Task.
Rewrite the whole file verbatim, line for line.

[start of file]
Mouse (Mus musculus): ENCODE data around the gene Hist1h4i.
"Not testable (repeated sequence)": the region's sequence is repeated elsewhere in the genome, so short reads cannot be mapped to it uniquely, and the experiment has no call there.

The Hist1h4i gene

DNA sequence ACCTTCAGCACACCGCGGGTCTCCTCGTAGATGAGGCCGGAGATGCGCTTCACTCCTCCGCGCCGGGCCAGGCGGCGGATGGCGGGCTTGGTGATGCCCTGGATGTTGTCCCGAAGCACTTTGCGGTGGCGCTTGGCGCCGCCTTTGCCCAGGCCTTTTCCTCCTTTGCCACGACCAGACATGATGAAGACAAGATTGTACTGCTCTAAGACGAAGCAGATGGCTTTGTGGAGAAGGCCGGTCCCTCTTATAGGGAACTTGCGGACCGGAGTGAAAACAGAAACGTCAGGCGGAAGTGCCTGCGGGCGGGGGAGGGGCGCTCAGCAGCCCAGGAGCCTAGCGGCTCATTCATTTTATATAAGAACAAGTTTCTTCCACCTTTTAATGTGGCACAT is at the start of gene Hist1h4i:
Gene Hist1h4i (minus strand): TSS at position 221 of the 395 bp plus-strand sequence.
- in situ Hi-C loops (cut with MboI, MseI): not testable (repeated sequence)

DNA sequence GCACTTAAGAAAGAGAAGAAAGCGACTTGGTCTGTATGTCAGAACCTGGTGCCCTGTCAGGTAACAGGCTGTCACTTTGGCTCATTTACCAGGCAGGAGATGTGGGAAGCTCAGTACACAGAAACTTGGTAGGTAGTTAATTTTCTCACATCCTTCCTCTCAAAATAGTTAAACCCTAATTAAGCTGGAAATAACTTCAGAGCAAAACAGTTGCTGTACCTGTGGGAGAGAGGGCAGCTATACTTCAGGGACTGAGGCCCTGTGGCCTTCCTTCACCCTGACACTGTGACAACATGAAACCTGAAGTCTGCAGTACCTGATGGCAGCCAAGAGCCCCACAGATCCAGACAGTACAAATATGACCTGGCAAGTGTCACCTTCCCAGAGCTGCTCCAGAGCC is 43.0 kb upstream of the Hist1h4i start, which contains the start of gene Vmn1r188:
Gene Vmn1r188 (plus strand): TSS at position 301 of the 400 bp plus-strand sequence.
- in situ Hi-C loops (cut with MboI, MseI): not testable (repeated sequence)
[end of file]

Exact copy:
Mouse (Mus musculus): ENCODE data around the gene Hist1h4i.
"Not testable (repeated sequence)": the region's sequence is repeated elsewhere in the genome, so short reads cannot be mapped to it uniquely, and the experiment has no call there.

The Hist1h4i gene

DNA sequence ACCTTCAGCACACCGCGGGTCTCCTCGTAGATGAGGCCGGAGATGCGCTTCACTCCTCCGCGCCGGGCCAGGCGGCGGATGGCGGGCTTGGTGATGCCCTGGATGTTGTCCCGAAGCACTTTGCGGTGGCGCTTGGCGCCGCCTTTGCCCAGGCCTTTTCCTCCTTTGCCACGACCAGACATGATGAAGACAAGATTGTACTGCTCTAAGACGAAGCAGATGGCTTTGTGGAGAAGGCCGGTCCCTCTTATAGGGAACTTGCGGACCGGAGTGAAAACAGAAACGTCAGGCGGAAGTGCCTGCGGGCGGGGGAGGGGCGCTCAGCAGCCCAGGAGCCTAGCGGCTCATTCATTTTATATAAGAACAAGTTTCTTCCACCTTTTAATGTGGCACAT is at the start of gene Hist1h4i:
Gene Hist1h4i (minus strand): TSS at position 221 of the 395 bp plus-strand sequence.
- in situ Hi-C loops (cut with MboI, MseI): not testable (repeated sequence)

DNA sequence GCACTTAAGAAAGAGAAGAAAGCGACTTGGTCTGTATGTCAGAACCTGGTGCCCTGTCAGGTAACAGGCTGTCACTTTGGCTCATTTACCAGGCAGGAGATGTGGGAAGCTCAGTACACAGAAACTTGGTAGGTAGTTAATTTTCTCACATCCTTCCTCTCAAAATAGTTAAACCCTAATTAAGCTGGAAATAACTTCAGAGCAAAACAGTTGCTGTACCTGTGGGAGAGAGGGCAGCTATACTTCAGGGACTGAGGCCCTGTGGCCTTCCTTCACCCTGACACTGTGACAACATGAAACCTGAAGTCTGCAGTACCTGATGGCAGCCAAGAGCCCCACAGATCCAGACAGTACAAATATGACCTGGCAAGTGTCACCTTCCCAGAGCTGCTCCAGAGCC is 43.0 kb upstream of the Hist1h4i start, which contains the start of gene Vmn1r188:
Gene Vmn1r188 (plus strand): TSS at position 301 of the 400 bp plus-strand sequence.
- in situ Hi-C loops (cut with MboI, MseI): not testable (repeated sequence)